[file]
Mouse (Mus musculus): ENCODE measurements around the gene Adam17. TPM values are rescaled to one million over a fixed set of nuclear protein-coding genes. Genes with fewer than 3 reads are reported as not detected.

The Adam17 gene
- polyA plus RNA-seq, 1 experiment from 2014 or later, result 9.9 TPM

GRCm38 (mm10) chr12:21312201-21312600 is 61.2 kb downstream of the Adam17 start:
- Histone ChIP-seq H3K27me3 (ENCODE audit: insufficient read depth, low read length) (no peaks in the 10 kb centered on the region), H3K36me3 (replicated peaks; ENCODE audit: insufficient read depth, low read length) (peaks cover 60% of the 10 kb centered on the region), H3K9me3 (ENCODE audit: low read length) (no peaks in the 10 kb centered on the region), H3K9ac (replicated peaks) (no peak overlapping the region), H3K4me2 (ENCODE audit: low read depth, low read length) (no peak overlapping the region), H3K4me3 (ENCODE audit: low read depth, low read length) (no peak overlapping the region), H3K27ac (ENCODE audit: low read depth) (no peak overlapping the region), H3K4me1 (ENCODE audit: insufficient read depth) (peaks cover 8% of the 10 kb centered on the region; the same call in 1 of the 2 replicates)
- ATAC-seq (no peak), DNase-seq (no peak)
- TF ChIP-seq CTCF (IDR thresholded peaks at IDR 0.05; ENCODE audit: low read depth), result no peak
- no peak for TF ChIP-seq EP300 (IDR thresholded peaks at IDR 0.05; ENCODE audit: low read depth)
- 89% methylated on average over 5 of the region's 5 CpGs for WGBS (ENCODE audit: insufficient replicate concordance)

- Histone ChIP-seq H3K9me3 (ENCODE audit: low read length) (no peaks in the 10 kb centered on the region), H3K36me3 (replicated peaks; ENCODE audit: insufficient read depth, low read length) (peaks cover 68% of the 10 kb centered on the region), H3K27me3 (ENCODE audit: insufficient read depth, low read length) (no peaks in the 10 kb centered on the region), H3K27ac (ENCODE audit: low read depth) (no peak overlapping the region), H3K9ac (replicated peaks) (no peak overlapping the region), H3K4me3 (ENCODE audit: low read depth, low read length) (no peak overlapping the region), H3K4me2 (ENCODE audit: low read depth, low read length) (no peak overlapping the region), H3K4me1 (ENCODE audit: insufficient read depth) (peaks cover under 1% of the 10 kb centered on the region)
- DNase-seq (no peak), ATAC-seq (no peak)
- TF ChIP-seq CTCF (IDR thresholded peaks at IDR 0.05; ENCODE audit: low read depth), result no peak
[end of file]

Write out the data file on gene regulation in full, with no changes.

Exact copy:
Mouse (Mus musculus): ENCODE measurements around the gene Adam17. TPM values are rescaled to one million over a fixed set of nuclear protein-coding genes. Genes with fewer than 3 reads are reported as not detected.

The Adam17 gene
- polyA plus RNA-seq, 1 experiment from 2014 or later, result 9.9 TPM

GRCm38 (mm10) chr12:21312201-21312600 is 61.2 kb downstream of the Adam17 start:
- Histone ChIP-seq H3K27me3 (ENCODE audit: insufficient read depth, low read length) (no peaks in the 10 kb centered on the region), H3K36me3 (replicated peaks; ENCODE audit: insufficient read depth, low read length) (peaks cover 60% of the 10 kb centered on the region), H3K9me3 (ENCODE audit: low read length) (no peaks in the 10 kb centered on the region), H3K9ac (replicated peaks) (no peak overlapping the region), H3K4me2 (ENCODE audit: low read depth, low read length) (no peak overlapping the region), H3K4me3 (ENCODE audit: low read depth, low read length) (no peak overlapping the region), H3K27ac (ENCODE audit: low read depth) (no peak overlapping the region), H3K4me1 (ENCODE audit: insufficient read depth) (peaks cover 8% of the 10 kb centered on the region; the same call in 1 of the 2 replicates)
- ATAC-seq (no peak), DNase-seq (no peak)
- TF ChIP-seq CTCF (IDR thresholded peaks at IDR 0.05; ENCODE audit: low read depth), result no peak
- no peak for TF ChIP-seq EP300 (IDR thresholded peaks at IDR 0.05; ENCODE audit: low read depth)
- 89% methylated on average over 5 of the region's 5 CpGs for WGBS (ENCODE audit: insufficient replicate concordance)

- Histone ChIP-seq H3K9me3 (ENCODE audit: low read length) (no peaks in the 10 kb centered on the region), H3K36me3 (replicated peaks; ENCODE audit: insufficient read depth, low read length) (peaks cover 68% of the 10 kb centered on the region), H3K27me3 (ENCODE audit: insufficient read depth, low read length) (no peaks in the 10 kb centered on the region), H3K27ac (ENCODE audit: low read depth) (no peak overlapping the region), H3K9ac (replicated peaks) (no peak overlapping the region), H3K4me3 (ENCODE audit: low read depth, low read length) (no peak overlapping the region), H3K4me2 (ENCODE audit: low read depth, low read length) (no peak overlapping the region), H3K4me1 (ENCODE audit: insufficient read depth) (peaks cover under 1% of the 10 kb centered on the region)
- DNase-seq (no peak), ATAC-seq (no peak)
- TF ChIP-seq CTCF (IDR thresholded peaks at IDR 0.05; ENCODE audit: low read depth), result no peak